Active Management

Active Management Research Alliance

As capital markets have continued to evolve the role of active asset management has changed. Increasingly investment decisions are made across a range of liquid, semi-liquid, and illiquid investment vehicles that span public and private markets. The Active Management Research Alliance seeks to better understand how the investment management process is impacted by the increased adoption of “alternative investments.”

The primary area of focus currently is the intersection of public and private markets and the role of hedge funds in the financial intermediation process. The Hedge Fund industry has grown to over 3 trillion USD in assets under management yet research on investment strategies and portfolio benefits related to hedge funds has lagged this growth. The deficit is largely due to low-quality data on funds because of limited public disclosure requirements. AMRA works with industry partners to expand the breadth and depth of hedge fund data available to academic researchers.

Latest Active Management Research

Board Diversity in Private Vs. Public Firms

March 13, 2024

We test whether differences in ownership structure influence race and gender diversity in corporate boards. We find that privately-owned, venture-backed companies appoint a lower proportion of minorities and women to their boards compared to publicly traded firms. More

How Do Financial Expertise and Networks Affect Investing? Evidence from University Endowments

April 25, 2021

Working Paper

We examine the links between human capital and endowment investing. Harnessing detailed information on university endowments, we find that higher asset allocations to alternative assets accompany higher levels of human capital in the endowment’s investment process. Moreover, high levels of human capital are linked to larger returns, even on a risk-adjusted basis. More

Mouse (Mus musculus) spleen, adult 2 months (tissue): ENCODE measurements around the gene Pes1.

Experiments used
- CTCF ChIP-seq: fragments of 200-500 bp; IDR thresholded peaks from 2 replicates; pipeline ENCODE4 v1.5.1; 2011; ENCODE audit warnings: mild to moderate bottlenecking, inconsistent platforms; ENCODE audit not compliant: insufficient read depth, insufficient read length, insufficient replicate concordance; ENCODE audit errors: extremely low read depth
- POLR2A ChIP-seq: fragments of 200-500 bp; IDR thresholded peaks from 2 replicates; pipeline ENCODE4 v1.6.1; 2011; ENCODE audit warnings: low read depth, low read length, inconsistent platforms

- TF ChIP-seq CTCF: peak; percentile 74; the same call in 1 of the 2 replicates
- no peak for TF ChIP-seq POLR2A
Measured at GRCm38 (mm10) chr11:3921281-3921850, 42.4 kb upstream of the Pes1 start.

Hedge Funds and the Treasury Cash-Futures Disconnect

April 01, 2021

Working Paper

We document the rise and fall of an arbitrage trade among hedge funds known as the Treasury cash-futures basis trade. This trade exploited a fundamental disconnect between cash and futures prices of Treasuries. We show that in recent years a replicating portfolio of Treasury bills and futures has been overvalued relative to Treasury notes and bonds, creating an opportunity for arbitrageurs. More

Who We Are

Alon Brav

Peterjohn-Richards Professor of Finance, Duke University Fuqua School


Randy Cohen

Senior Lecturer, Harvard Business School


Arpit Gupta

Assistant Professor, NYU Stern School of Business


Wei Jiang

Asa Griggs Candler Professor of Finance, Emory University Goizueta Business School


Russell Wermers

Bank of America Professor of Finance & Director, Center for Financial Policy, University of Maryland


Christian Lundblad

Director, Senior Fellow, IPC; Edward M. O’Herron Distinguished Scholar and Professor of Finance, University of North Carolina, Kenan-Flagler Business School


Christopher Polk

Professor of Finance, Head of Department at London School of Economics


Adam Reed

Julian Price Scholar in Finance and Associate Professor of Finance, University of North Carolina, Kenan-Flagler Business School